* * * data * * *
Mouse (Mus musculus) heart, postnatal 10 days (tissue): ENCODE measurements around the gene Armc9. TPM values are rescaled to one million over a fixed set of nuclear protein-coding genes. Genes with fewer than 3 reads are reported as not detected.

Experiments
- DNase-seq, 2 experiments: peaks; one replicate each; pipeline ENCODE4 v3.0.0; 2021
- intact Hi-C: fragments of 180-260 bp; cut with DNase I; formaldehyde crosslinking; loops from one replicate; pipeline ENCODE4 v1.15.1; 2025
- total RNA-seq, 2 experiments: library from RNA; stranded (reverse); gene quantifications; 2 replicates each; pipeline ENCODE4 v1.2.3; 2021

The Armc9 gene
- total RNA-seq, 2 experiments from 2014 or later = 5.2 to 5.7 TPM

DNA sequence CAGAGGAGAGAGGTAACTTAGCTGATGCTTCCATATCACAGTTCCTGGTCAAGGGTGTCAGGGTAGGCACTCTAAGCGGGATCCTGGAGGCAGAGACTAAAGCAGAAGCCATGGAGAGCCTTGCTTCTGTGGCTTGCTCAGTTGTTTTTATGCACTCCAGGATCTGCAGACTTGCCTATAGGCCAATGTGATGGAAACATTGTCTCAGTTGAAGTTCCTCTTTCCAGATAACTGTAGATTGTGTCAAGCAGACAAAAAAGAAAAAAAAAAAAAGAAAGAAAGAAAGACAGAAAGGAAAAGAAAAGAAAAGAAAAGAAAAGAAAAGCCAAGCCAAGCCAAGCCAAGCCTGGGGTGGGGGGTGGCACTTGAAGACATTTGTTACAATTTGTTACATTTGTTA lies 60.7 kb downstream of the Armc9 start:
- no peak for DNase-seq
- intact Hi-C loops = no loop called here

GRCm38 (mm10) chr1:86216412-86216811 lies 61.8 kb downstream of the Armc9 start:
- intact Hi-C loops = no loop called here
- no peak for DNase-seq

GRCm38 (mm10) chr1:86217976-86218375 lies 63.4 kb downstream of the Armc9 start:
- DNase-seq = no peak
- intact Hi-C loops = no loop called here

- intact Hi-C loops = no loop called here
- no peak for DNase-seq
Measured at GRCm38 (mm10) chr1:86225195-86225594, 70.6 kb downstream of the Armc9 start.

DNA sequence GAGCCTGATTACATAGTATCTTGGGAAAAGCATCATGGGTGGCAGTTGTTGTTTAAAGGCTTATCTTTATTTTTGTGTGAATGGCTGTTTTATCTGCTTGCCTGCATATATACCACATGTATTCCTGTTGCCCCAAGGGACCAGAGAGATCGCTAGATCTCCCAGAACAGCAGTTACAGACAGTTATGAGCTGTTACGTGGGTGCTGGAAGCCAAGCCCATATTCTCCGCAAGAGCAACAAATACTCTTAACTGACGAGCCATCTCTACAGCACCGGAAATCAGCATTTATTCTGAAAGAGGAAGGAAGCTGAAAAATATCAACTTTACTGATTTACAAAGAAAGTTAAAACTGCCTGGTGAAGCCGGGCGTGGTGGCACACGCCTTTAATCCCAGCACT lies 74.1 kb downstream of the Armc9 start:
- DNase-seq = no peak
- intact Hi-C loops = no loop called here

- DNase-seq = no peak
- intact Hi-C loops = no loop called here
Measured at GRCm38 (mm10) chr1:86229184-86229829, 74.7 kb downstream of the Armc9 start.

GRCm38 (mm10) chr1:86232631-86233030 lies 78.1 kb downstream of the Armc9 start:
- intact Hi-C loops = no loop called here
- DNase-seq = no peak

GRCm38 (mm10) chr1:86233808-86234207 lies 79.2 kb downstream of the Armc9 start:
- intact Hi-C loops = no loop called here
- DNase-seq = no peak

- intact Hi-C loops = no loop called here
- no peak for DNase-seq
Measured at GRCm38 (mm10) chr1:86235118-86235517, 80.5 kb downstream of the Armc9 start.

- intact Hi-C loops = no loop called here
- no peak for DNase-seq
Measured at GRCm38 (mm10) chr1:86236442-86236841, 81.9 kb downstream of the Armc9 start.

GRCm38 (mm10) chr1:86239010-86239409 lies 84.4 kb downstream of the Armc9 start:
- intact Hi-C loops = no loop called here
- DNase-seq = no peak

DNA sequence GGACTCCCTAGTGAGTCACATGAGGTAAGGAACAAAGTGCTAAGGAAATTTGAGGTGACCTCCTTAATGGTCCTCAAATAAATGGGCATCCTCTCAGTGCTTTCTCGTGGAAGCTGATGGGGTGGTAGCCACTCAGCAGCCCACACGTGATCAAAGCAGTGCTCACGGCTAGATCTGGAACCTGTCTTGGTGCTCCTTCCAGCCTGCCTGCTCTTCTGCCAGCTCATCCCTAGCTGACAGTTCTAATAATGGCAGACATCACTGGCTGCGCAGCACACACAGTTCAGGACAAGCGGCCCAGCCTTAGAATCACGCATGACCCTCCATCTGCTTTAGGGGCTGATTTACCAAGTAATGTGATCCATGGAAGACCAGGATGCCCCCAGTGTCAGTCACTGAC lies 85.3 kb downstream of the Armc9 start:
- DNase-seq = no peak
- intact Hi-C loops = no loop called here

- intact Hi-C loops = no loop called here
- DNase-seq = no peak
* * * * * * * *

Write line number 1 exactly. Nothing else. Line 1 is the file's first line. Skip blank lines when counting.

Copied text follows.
Mouse (Mus musculus) heart, postnatal 10 days (tissue): ENCODE measurements around the gene Armc9. TPM values are rescaled to one million over a fixed set of nuclear protein-coding genes. Genes with fewer than 3 reads are reported as not detected.